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Expanding The Use Of Solid Modeling Throughout The Engineering Curriculum

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Conference

2000 Annual Conference

Location

St. Louis, Missouri

Publication Date

June 18, 2000

Start Date

June 18, 2000

End Date

June 21, 2000

ISSN

2153-5965

Page Count

13

Page Numbers

5.290.1 - 5.290.13

Permanent URL

https://peer.asee.org/8371

Download Count

66

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Paper Authors

author page

Douglas H. Baxter

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Abstract
NOTE: The first page of text has been automatically extracted and included below in lieu of an abstract

Session 2238

Expanding the Use of Solid Modeling Throughout The Engineering Curriculum

Douglas H. Baxter

Rensselaer Polytechnic Institute

Abstract

The use of the studio classroom at Rensselaer Polytechnic Institute has greatly enhanced the tradi- tional classroom experience. With computers, students are now able to work with their instructors through example problems. One of the added benefits of the studio classroom is that students can enhance their skills using the various software packages available to them for their work. As a prime example, with the visual capabilities of today's solid modeling packages, solid modeling examples can be used to enhance the students' abilities to grasp fundamental engineering concepts in their studies. The effective use of solid modeling for design and documentation of parts and assemblies is well established. In this paper, uses for solid modeling outside of traditional graph- ics courses are examined. It is shown how solid modeling can be used to visualize concepts taught in undergraduate studies; including vector properties, differentiation as applied to shape optimiza- tion problems, and simple structural optimization. While the focus of this paper will be on devel- oping visualization skills at the freshman and sophomore levels, it will can seen how solid modeling can be employed throughout a four-year program. By taking advantage of the comput- ing power available to students in the studio classroom, key concepts can be visualized with the aid of solid models.

Introduction

The use of computers in engineering education has continued to increase. Computers were once the subject of courses, and were also used as one of the many tools engineering students needed in their course work. Today, computers have become major teaching tools, the dominant tool for the engineering student. At Rensselaer, incoming students are now required to purchase laptop com- puters to a minimum performance specification. Many of the freshman courses now use the laptop computers in the classroom; the most common type being the studio classroom. Such studio classes will propagate throughout the curriculum as the present freshman class progresses. Tradi- tional lecture courses will continue to be replaced with studio courses. Those involved in teaching the present freshman studio courses are examining how students utilize their laptop computers within and outside of the classroom in order to better develop subsequent studio courses.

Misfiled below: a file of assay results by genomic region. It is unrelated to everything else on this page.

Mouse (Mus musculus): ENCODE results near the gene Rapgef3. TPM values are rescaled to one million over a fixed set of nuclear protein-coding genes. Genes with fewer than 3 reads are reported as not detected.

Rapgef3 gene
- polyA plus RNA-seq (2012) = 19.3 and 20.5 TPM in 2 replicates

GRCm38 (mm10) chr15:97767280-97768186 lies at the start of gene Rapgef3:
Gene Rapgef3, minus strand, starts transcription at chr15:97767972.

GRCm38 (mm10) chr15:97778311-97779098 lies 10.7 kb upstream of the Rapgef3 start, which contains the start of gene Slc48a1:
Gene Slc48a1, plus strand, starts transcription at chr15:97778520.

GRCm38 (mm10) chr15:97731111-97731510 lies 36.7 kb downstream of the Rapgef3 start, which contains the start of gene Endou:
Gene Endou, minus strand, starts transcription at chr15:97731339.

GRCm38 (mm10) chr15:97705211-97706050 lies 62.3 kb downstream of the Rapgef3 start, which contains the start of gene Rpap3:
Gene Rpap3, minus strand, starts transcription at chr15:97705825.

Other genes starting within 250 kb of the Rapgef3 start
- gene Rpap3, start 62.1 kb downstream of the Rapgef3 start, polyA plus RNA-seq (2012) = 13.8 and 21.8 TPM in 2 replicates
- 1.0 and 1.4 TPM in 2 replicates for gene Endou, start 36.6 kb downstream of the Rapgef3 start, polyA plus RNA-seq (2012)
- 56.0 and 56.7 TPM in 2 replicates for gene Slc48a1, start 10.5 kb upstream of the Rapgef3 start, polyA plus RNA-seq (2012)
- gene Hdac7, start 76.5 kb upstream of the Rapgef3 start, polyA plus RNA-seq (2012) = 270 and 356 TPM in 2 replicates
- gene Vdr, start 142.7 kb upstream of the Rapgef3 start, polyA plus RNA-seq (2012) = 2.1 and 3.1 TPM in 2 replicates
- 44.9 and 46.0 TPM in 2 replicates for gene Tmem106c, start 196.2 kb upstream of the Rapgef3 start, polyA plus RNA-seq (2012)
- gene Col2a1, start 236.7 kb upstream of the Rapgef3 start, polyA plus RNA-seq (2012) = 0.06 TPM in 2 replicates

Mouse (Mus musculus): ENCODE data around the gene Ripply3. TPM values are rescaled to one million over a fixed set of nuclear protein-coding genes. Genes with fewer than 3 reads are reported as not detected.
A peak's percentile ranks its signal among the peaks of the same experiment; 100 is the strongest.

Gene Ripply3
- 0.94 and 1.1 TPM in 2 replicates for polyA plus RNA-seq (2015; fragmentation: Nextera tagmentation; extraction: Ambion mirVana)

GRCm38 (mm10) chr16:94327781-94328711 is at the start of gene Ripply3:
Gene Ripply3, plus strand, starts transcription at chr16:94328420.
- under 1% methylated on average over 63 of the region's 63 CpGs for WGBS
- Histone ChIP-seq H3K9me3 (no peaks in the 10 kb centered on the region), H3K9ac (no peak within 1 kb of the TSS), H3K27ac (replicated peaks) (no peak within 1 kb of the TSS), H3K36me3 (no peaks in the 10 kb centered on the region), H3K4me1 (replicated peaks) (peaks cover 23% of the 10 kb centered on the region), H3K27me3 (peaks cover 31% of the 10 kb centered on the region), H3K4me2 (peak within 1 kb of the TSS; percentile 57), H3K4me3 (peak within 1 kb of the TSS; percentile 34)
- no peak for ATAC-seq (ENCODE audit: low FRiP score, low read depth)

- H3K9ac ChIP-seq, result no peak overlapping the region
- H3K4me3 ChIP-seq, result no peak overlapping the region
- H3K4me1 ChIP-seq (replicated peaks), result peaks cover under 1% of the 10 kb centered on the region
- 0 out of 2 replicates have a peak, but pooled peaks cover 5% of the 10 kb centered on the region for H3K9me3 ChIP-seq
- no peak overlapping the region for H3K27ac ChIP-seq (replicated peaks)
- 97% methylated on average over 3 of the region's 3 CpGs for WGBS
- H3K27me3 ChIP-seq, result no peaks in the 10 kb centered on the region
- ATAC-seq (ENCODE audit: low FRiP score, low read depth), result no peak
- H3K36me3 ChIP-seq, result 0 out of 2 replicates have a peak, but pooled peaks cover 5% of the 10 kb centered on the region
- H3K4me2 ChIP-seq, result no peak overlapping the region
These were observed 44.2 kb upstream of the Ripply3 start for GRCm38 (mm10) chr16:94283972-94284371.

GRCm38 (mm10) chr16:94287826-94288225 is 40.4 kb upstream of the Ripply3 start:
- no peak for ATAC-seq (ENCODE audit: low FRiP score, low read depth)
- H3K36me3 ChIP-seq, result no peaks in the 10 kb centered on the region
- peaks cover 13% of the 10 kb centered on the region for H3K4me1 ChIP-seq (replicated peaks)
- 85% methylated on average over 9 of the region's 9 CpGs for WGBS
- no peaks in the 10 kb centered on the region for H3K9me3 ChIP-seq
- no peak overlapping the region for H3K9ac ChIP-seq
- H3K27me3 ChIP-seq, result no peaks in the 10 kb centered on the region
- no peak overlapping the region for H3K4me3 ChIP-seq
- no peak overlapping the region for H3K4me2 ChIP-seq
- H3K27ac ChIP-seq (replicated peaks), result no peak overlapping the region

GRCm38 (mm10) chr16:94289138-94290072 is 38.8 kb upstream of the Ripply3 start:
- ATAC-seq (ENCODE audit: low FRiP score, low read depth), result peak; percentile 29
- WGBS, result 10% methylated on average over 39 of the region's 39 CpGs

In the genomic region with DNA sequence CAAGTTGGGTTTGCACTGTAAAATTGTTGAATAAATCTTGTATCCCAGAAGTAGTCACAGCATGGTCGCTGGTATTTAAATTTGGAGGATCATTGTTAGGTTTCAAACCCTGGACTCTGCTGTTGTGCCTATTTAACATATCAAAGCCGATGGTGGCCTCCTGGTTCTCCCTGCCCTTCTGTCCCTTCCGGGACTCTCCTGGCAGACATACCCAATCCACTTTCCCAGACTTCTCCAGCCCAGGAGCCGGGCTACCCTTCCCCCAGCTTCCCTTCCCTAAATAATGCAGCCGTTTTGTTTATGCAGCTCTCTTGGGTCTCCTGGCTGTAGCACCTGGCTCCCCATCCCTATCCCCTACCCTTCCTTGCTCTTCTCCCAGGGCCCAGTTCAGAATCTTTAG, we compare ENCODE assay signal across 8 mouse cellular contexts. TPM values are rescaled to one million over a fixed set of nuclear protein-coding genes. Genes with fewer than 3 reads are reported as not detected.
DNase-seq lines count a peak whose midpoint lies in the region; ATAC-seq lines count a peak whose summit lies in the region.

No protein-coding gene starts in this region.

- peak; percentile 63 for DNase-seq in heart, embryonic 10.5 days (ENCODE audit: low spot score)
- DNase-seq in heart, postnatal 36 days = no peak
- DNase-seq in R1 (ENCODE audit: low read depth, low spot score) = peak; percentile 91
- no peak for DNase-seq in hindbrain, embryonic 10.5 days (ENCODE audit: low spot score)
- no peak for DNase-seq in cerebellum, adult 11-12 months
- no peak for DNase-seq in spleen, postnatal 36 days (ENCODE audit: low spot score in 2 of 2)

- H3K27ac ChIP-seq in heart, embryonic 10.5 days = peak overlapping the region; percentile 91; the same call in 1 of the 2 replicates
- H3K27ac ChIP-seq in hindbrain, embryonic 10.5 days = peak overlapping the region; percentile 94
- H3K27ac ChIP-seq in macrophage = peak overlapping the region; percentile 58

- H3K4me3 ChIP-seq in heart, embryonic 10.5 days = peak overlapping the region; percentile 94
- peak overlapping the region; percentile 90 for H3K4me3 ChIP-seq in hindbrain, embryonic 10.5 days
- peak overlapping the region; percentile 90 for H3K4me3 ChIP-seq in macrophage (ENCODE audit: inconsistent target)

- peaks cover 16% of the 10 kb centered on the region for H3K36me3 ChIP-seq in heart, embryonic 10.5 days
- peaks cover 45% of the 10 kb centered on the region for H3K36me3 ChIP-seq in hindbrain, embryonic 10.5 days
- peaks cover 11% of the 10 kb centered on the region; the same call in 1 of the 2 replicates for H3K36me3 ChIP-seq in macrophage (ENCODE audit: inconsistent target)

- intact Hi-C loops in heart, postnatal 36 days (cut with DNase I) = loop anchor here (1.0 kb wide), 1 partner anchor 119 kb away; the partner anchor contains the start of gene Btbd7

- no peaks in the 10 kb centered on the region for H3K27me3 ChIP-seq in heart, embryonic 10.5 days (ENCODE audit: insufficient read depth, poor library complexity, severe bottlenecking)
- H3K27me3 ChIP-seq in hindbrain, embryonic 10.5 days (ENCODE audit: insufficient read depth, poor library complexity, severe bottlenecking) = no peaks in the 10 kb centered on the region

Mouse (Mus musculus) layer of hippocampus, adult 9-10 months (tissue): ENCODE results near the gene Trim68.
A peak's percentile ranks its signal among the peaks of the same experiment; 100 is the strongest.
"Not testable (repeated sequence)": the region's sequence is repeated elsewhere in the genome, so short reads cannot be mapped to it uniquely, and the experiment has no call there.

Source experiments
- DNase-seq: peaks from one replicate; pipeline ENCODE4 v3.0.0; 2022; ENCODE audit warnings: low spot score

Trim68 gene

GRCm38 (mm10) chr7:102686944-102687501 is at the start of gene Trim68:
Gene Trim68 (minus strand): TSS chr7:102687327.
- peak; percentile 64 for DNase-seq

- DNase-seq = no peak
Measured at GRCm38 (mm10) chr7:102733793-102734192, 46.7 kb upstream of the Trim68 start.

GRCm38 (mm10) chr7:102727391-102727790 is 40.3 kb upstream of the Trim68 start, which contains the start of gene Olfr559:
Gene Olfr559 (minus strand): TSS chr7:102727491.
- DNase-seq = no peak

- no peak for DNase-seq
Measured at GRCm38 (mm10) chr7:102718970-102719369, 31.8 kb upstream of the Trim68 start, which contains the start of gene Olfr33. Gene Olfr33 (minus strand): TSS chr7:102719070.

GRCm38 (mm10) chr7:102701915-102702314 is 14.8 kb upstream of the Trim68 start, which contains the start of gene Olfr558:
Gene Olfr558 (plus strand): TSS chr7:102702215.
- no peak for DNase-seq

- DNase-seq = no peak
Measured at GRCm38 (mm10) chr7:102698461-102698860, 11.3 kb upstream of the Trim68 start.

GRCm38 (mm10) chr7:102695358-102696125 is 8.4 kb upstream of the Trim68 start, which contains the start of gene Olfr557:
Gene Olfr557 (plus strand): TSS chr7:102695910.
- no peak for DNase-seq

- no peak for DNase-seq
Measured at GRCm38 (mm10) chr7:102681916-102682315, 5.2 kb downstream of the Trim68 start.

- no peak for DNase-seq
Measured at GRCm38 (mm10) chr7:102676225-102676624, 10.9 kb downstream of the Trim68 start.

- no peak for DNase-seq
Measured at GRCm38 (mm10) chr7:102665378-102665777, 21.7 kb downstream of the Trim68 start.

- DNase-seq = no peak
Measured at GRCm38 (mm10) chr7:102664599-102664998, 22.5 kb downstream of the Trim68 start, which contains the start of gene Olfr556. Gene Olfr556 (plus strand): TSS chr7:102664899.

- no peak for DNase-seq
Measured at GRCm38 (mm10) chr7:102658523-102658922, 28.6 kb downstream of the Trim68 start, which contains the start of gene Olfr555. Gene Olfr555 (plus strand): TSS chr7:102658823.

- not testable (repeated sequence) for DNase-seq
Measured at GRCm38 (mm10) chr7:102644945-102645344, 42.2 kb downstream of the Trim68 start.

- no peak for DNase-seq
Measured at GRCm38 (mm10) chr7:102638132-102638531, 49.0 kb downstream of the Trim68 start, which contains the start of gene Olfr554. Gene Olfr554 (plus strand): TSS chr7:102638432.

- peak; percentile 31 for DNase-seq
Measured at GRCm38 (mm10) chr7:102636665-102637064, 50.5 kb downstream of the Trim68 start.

One conclusion from teaching studio courses is that students must quickly master the use of their laptop computers and how they work with the computing system at Rensselaer. The students com- puters are connected to the Rensselaer system in their classroom via an ethernet connection. Ethernet connections have been installed throughout the campus in major study areas (such as the library and student lounges) and residence halls as well as in many of the classrooms on campus. Students are encouraged to use the ethernet connections for data storage and retrieval, printing

Baxter, D. H. (2000, June), Expanding The Use Of Solid Modeling Throughout The Engineering Curriculum Paper presented at 2000 Annual Conference, St. Louis, Missouri. https://peer.asee.org/8371

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